HIT PARADER: Non-traditional hits can bring variety to collections — and dollars to pockets


By Chris Olds | Editor

Admit it, you’ve been here before — you rip into a pack, see a thick card and that rush of excitement is thwarted by a plain white swatch of a guy you’ve seen a dozen times before.

It doesn’t always have to be that way.

As you’ll see in the next issue of Beckett Sports Card Monthly — The Hits Issue — what is a hit can vary from person to person and they can vary even more from product to product. If you dabble in some of the hobby’s multi-sport creations or in the non-sport realm, you can find even more variety in hits.

The possibilities are priceless, though there’s seemingly always a price tag on cards such as these. They’re not always expensive but they can always bring a fun element back to collecting.

Unless, of course, you truly like the plain white jersey.

Here’s a look at two of the 20 unusual hits with a bit of a story — or a surprise — behind them as will found in the next issue of the magazine.

2004 Sports Illustrated Swimsuit Body Paint #BP4 Marisa Miller, $N/A

Released by Stellar Collectibles, this 10-card set included a dollop of body paint that had been used during the photo shoots for the annual magazine. They were found one per 24-pack box in the second-year product. This particular Marisa Miller card? It sold for $83 after 22 bids on eBay. If you’re not familiar with these 2000s sets, they include sometimes pricey autographs of models and athletes who have posed for the magazine.


2012 Topps Triple Threads American History Triple Relic #1 Davy Crockett /5, $N/A

Only five of these American History cards exist and that’s perhaps five more than should as it’s not real — as mentioned on the back of the card. “These Relics are not from anything at all,” reads the Topps disclaimer on the card back, which notes Davy Crockett as “an American folk hero whose exploits have been widely mythologized in books, plays, film and television.” Of course, finding this in a pack was gravy for one collector … it sold for $500 on eBay in November.

Chris Olds is the editor of Beckett Sports Card Monthly magazine. Have a comment, question or idea? Send an email to him at colds@beckett.com. Follow him on Twitter by clicking here.

Feel free to share your unusual hits in the comments below.


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  1. David Johnson 22 January, 2013 at 13:47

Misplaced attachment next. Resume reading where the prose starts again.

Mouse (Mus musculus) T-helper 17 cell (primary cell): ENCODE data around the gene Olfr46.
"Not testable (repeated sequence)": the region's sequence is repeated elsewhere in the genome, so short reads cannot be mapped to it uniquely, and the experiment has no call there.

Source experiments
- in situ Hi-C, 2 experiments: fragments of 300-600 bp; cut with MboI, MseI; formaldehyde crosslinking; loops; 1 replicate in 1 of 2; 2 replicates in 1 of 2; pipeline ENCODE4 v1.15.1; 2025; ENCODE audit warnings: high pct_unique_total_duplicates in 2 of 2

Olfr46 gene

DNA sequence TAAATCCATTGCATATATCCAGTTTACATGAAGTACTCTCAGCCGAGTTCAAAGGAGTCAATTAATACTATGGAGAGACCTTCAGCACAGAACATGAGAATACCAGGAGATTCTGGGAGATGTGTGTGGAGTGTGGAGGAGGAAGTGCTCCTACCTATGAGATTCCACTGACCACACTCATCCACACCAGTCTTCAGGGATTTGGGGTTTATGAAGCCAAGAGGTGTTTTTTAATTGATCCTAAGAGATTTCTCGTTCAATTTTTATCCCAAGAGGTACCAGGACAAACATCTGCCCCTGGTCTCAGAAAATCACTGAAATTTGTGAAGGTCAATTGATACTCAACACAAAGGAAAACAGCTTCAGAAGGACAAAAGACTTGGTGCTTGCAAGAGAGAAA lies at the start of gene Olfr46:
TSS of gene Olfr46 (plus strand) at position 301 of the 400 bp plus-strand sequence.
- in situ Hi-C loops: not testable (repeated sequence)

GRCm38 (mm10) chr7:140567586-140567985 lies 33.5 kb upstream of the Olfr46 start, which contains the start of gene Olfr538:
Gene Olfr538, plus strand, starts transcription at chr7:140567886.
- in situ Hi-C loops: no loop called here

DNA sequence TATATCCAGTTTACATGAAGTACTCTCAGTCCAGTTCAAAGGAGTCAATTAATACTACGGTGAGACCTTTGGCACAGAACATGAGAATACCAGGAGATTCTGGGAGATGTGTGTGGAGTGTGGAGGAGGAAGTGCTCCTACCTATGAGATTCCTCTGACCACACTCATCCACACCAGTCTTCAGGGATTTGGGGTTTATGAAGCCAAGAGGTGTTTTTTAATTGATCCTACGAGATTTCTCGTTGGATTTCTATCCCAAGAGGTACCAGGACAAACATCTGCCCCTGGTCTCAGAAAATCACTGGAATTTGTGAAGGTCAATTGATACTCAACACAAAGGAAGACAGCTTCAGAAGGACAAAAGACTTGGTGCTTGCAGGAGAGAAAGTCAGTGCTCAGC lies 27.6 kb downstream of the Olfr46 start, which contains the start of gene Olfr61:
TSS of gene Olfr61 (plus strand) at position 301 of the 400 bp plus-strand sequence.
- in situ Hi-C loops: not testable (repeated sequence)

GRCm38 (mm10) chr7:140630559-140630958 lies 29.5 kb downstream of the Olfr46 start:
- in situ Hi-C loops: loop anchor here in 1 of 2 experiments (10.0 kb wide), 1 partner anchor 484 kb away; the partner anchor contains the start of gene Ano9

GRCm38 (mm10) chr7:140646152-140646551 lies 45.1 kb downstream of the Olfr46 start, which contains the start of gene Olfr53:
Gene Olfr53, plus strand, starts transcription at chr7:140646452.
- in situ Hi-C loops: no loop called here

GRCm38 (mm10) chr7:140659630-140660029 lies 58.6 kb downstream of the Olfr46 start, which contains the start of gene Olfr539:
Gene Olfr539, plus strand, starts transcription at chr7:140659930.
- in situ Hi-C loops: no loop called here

The Swimsuit cards have their own nitch. However that Davy Crockett card is misleading from the front, even though the back states that the relic isn’t from anything special.

  2. zotster 22 January, 2013 at 15:18

    I’m surprised by the price on that body paint card – those usually don’t sell that well, or at least they didn’t. They used to go for about $5. The supply on those cards has dried up over the years, though.

    As for fake relics, can anything beat the relic cards from Topps’ Santa Claus set?

  3. Jonathan 23 January, 2013 at 12:01

    How many companies in this world can make a fake product, tell you it is fake, and then get you to buy it? True marketing genius.

  4. Jon Waldman 23 January, 2013 at 17:26

    Generally I’m into unique pieces when they do pop up. I remember a Bowman football product a few years back that had pieces of endzone pylon, I believe from the NCAA, and a Playoff series or two that had astroturf pieces.

    I think my two favourites are:
    – Topps American Pie Berlin Wall cards – In terms of actual historical significance, nothing compares to these cards. I’m half tempted to get dupes of the card I have just for the heck of it.

    – Upper Deck Piece of History Wayne’s World jersey card
    – It’s too bad that imagery from the movie couldn’t be used, but it’s easily the most unique hockey jersey card in my collection.

  5. zotster 23 January, 2013 at 19:27

    I did buy the 2012 Topps Fenway Park factory set this past year with the exclusive infield dirt relic card in it … also have a “Green Monster” relic card from the 2001 Fleer Red Sox 100th anniversary set, with a piece of the left field wall. (Side note: Anyone know how those were distributed? I broke several boxes way back when and got redemption cards that were good for the same relic card with pieces of game-used base, on-deck circle or baseball in them, but not a mention of the wall cards. Didn’t know they were available until I saw one at a show.)

    Meanwhile, I found one of those body paint cards still in my collection and plan to put it on eBay soon to try to cash in for that $80 or so while they’re still hot …

  6. Jeff 24 January, 2013 at 13:09

    “As for fake relics, can anything beat the relic cards from Topps’ Santa Claus set?”

    What are you talking about?! I have it on good authority that the big guy provided Topps an actual suit. Apparently, years ago Sy asked Santa for one for Christmas and he obliged.

  7. Paul 24 January, 2013 at 13:33

    Fake Santa relics? What are you talking about? I happen to have 2 sets, one for each one of my kids. Now you’ll tell me there is no Santa! Way to ruin my day!

  8. zotster 24 January, 2013 at 20:30

    Well, the Santa relics I heard were fake. The autographs, of course, were witnessed by a representative of Topps, so they’re most certainly real.

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